- Linda Macdonald, Destination expert
In a quiet backwater of a residential area between Leith Walk and Regent Terrace, 10-minutes’ walk from the east end of Princes Street, five minutes from the York Place tram stop and about a £5 taxi ride from Waverley Station.
Style & character
The building is a Georgian classic, with a lovely cupola over sweeping stairs, plenty of Edinburgh’s signature plaster work and tall windows with unusually wide horizontal panes. The decor tends toward charcoal, pale grey and light silver, with dark reproduction furniture, a bit of muted tartan tweed here and there and the occasional feature wall - perhaps best described as dialled-down contemporary.
Service & facilities
Staff are comfortably friendly; reception is manned 24-hours. A lounge on the ground floor next to the brasserie should be a pretty room, but currently feels a bit unloved - in fact, all of the public areas could do with a spruce-up. Guests have access to a sunny, private courtyard garden - a pleasing place to relax in fine weather.
- Room service
There are standard and executive doubles, two mini-suites (all with king-size beds), and two Georgian suites - these boast hefty four-poster beds, separate seating areas with sofas and glamorous bathrooms with free-standing baths and walk-in showers. There are also two single rooms - not huge but both pleasantly bright (and soon to benefit from double beds). All rooms have coffee and tea-making, hairdryers, TV's, DVD players and digital radios. Bathrooms are good, with heated floors and mirrors and Arran Aromatics toiletries.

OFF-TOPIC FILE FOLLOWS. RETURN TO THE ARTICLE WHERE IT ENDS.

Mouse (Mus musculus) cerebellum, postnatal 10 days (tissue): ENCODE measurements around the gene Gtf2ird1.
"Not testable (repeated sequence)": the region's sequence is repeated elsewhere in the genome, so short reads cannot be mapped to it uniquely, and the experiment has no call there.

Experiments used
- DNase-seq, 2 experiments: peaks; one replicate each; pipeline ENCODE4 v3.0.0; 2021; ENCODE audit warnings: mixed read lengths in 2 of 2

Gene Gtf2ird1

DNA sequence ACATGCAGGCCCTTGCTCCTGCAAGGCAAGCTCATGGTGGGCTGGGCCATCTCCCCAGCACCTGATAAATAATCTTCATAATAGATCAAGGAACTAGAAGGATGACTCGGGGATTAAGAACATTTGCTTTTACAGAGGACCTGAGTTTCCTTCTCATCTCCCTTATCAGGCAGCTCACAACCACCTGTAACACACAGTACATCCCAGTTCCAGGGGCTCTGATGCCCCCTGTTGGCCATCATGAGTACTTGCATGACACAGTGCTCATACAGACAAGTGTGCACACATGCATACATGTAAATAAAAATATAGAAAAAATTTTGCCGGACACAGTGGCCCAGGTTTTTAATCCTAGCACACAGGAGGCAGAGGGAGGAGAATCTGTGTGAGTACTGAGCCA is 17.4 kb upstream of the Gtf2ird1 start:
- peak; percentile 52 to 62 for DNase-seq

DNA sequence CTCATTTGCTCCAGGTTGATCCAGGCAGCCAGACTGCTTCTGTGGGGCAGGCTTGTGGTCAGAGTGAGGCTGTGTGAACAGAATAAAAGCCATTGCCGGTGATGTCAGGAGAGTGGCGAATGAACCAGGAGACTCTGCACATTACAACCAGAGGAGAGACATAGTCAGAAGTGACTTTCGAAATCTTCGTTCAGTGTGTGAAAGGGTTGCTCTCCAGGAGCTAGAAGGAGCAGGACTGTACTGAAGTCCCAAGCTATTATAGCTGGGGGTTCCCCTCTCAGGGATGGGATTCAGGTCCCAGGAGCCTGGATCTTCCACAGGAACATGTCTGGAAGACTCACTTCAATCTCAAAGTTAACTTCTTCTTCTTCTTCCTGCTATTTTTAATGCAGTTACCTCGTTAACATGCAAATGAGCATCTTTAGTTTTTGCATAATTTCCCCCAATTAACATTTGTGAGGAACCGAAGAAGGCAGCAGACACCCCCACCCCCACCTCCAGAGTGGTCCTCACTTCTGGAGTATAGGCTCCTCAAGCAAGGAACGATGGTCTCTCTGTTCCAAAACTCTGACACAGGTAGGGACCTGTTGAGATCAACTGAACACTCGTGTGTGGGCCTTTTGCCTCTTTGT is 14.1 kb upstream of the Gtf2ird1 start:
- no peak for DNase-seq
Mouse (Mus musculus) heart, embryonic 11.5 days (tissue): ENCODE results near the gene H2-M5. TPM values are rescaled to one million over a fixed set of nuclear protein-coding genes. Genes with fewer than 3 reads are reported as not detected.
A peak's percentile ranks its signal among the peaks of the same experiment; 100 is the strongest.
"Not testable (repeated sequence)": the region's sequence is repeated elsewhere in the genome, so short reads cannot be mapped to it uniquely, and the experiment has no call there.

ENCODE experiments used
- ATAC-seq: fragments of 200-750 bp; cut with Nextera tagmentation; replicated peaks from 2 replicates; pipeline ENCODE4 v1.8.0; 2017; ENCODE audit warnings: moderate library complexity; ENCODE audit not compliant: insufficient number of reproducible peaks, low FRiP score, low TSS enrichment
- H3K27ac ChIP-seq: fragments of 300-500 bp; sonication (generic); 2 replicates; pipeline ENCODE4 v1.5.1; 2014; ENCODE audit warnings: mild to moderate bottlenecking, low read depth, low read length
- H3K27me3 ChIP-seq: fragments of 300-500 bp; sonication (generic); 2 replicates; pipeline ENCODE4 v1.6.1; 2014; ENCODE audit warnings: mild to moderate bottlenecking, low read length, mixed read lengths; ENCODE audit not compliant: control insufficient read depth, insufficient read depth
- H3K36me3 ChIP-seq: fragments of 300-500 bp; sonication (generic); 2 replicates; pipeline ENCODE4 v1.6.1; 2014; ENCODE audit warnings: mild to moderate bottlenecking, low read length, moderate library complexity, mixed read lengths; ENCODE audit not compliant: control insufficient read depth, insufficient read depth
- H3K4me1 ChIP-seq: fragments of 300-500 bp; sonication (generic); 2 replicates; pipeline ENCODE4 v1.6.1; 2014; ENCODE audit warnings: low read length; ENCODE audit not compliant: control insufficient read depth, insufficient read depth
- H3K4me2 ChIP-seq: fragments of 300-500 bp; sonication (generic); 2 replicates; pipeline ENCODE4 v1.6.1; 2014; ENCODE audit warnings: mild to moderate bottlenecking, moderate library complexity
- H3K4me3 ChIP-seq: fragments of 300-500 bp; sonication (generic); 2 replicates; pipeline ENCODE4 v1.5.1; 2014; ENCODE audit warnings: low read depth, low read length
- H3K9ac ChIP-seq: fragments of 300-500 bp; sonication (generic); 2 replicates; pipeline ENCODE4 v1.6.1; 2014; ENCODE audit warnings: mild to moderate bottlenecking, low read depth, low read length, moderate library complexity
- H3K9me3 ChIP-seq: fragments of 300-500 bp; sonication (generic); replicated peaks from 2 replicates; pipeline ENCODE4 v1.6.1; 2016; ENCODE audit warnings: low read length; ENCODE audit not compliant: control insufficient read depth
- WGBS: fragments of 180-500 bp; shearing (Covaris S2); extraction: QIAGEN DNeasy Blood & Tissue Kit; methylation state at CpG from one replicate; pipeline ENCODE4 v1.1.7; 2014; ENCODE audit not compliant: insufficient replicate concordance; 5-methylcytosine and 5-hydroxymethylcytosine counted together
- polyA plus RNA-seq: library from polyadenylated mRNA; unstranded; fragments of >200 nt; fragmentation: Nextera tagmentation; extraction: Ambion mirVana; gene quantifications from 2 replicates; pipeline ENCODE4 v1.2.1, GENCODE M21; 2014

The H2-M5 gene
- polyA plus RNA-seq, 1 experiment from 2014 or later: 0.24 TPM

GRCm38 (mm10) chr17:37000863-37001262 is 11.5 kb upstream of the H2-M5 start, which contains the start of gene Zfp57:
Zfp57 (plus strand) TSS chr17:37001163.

Your passport to a better trip
Food & drink
With well-regarded chef Willie Lonnie cooking in the brasserie, the intention is for No. 11 to become known as a restaurant with rooms, rather than a hotel with a restaurant. The seasonal menu is wide-ranging enough to please everyone, but Willie’s particular passion is good Scottish game and seafood, carefully sourced and simply prepared - a monumental shellfish platter for two is £60. Lunch and afternoon tea served as well. Look out for the Nicola Cairns mural reflecting the Scottish Enlightenment.
Value for money
Double rooms from £70 in low season; rising to £150 in high. Continental and full Scottish breakfast included. Free Wi-Fi.
Access for guests with disabilities?
Family rooms (sofa beds), cot, highchair, toys and games available.